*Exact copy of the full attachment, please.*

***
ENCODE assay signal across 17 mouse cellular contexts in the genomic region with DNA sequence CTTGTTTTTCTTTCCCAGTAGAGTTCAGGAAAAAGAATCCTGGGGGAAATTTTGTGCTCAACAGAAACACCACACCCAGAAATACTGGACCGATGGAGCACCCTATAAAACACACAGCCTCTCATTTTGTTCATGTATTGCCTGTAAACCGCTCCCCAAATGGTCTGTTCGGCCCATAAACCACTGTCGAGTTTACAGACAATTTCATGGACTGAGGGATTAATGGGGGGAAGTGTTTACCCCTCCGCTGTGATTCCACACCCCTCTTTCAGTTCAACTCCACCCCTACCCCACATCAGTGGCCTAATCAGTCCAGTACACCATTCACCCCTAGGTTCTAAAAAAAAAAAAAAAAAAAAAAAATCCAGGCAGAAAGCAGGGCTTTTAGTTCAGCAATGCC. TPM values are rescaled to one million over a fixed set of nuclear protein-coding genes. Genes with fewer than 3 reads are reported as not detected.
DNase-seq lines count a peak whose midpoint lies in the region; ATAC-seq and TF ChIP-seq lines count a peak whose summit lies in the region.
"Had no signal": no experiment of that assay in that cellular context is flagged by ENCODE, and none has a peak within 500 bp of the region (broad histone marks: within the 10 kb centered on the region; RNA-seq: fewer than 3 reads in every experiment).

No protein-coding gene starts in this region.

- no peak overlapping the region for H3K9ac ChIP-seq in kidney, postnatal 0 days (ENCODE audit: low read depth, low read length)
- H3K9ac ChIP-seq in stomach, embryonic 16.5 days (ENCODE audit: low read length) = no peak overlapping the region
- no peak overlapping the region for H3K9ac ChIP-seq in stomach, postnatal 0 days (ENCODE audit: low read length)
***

ENCODE assay signal across 17 mouse cellular contexts in the genomic region with DNA sequence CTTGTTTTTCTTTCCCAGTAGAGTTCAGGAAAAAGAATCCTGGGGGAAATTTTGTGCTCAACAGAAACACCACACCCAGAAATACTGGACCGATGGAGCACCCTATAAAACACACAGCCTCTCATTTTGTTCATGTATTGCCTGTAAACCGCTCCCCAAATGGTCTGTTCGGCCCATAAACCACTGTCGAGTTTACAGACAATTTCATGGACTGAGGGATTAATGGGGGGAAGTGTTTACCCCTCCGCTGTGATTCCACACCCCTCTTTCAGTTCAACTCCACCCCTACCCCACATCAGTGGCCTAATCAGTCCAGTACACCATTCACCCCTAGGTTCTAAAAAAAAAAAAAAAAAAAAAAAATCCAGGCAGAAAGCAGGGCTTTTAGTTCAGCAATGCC. TPM values are rescaled to one million over a fixed set of nuclear protein-coding genes. Genes with fewer than 3 reads are reported as not detected.
DNase-seq lines count a peak whose midpoint lies in the region; ATAC-seq and TF ChIP-seq lines count a peak whose summit lies in the region.
"Had no signal": no experiment of that assay in that cellular context is flagged by ENCODE, and none has a peak within 500 bp of the region (broad histone marks: within the 10 kb centered on the region; RNA-seq: fewer than 3 reads in every experiment).

No protein-coding gene starts in this region.

- no peak overlapping the region for H3K9ac ChIP-seq in kidney, postnatal 0 days (ENCODE audit: low read depth, low read length)
- H3K9ac ChIP-seq in stomach, embryonic 16.5 days (ENCODE audit: low read length) = no peak overlapping the region
- no peak overlapping the region for H3K9ac ChIP-seq in stomach, postnatal 0 days (ENCODE audit: low read length)